How do other countries deal with foreign buyers?

Foreign ownership of Australian real estate has gained attention in recent years due to the perception that foreign acquisitions drive up house prices and reduce the stock that locals can buy. 

The introduction of several new taxes on foreign property investors has been partially blamed for the recent drop in sales. But how do Australia’s rules on foreign property buyers compare with other countries that are popular with such investors?

Also read: How foreign buyers affect Australian home prices

In common with many fast-growing economies in the Asia-Pacific region, house prices in China have been rising rapidly at an average rate of 10% annually. To keep foreign investors from distorting the housing market, the Chinese government permits no freehold ownership for foreign investors. Neither are foreign investors allowed to use offshore vehicles to directly control properties in the mainland.

As for the SARs, Hong Kong saw house prices rise 11% last year—and they’re set to rise again this year, according to UBS. To help stabilise one of the world’s most expensive housing markets, a foreigner looking to invest in Hong Kong property has to contend with a 37% upfront tax.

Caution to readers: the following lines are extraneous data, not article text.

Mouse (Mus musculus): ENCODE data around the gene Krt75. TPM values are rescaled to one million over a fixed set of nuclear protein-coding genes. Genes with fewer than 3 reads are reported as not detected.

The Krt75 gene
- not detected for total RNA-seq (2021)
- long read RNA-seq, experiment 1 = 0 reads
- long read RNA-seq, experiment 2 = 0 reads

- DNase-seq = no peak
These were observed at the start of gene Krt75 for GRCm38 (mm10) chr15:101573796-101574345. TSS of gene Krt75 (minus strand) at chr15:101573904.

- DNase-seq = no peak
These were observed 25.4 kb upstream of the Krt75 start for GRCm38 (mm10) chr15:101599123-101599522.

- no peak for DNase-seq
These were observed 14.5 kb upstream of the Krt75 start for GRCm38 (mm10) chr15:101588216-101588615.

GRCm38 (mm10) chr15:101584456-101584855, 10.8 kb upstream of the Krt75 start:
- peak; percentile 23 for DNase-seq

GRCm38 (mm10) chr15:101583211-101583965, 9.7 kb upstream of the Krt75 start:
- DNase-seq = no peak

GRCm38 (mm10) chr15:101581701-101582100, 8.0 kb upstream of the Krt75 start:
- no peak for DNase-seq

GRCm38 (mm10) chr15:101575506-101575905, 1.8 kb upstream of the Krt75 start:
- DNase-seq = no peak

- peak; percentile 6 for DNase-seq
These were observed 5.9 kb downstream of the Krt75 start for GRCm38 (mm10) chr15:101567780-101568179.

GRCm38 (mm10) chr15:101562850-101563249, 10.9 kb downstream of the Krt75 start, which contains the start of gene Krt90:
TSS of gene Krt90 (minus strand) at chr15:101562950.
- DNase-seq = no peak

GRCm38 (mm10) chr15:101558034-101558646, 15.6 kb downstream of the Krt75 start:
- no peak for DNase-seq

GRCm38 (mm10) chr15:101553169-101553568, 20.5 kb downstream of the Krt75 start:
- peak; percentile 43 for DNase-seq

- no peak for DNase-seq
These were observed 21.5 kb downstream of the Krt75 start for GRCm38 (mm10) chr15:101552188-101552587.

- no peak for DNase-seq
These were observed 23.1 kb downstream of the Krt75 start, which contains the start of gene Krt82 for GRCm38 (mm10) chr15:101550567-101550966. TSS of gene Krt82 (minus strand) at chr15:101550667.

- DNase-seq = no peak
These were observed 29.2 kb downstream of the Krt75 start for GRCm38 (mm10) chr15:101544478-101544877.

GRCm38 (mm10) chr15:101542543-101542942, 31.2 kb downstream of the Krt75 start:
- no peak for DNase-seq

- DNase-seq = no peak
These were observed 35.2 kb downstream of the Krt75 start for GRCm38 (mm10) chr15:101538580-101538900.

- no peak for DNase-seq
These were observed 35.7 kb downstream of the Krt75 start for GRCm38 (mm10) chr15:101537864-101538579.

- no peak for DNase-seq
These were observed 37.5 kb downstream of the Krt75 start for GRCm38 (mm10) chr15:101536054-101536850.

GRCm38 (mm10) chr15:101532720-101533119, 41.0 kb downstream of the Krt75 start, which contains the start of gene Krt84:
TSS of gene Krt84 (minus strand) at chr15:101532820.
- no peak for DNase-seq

Singapore allows foreign investors to freely acquire commercial real estate without any restrictions. However, there are some limitations on foreign acquisitions of residential property. The island city-state introduced a 15% foreign buyer tax in 2013.

The United States does not restrict the purchase of real estate by foreign nationals at a federal level. However, eight states have laws which limit foreign ownership of agricultural land within their state boundaries.

Mexico restricts foreign purchases in certain locations, with real estate within the so-called restricted zone (a 62-mile strip along the borders and a 31-mile strip along the beaches) off limits to foreign buyers under any circumstance.

In Canada, each province sets its own real estate laws. Vancouver, British Columbia, introduced a 15% tax on foreign ownership of residential real estate in 2016. 

In New Zealand, where the affordability crisis virtually mirrors developments in Australia, the government wants to ban foreigners from buying all existing homes. However, permanent residents are still allowed to buy existing homes.